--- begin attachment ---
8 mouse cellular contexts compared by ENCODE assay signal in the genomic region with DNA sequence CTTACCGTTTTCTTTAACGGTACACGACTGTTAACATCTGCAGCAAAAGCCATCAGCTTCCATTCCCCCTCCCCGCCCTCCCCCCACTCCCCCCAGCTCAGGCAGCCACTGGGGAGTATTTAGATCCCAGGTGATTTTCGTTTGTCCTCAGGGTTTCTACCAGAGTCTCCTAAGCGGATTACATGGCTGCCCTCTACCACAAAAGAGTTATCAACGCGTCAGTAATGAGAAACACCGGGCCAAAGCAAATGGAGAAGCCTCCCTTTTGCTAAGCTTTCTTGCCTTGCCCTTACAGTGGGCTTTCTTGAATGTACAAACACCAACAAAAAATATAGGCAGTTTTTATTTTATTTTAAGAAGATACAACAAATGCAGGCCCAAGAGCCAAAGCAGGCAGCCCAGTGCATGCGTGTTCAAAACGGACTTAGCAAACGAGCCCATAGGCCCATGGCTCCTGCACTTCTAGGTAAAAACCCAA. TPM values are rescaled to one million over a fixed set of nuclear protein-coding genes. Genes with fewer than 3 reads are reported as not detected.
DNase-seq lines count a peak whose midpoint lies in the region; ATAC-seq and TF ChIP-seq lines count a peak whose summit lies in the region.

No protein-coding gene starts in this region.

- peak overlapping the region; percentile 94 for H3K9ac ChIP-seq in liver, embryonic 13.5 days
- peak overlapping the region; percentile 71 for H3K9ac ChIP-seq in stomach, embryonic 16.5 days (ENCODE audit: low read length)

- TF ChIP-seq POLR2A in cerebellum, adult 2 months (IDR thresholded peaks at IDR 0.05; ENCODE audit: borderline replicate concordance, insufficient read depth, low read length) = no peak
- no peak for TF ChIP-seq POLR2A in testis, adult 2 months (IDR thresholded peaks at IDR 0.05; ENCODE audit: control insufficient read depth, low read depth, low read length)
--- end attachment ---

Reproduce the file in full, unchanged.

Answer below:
8 mouse cellular contexts compared by ENCODE assay signal in the genomic region with DNA sequence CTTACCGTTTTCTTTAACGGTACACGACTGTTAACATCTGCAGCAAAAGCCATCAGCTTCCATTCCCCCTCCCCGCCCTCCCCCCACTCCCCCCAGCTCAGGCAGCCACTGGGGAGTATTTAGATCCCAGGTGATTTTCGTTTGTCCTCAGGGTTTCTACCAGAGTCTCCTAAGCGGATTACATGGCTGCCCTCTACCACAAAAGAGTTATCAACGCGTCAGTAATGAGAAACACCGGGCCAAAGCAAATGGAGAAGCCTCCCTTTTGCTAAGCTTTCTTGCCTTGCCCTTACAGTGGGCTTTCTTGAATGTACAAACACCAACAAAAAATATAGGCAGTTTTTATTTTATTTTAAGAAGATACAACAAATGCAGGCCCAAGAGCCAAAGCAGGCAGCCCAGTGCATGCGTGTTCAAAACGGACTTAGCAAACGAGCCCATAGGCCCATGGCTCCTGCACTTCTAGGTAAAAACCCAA. TPM values are rescaled to one million over a fixed set of nuclear protein-coding genes. Genes with fewer than 3 reads are reported as not detected.
DNase-seq lines count a peak whose midpoint lies in the region; ATAC-seq and TF ChIP-seq lines count a peak whose summit lies in the region.

No protein-coding gene starts in this region.

- peak overlapping the region; percentile 94 for H3K9ac ChIP-seq in liver, embryonic 13.5 days
- peak overlapping the region; percentile 71 for H3K9ac ChIP-seq in stomach, embryonic 16.5 days (ENCODE audit: low read length)

- TF ChIP-seq POLR2A in cerebellum, adult 2 months (IDR thresholded peaks at IDR 0.05; ENCODE audit: borderline replicate concordance, insufficient read depth, low read length) = no peak
- no peak for TF ChIP-seq POLR2A in testis, adult 2 months (IDR thresholded peaks at IDR 0.05; ENCODE audit: control insufficient read depth, low read depth, low read length)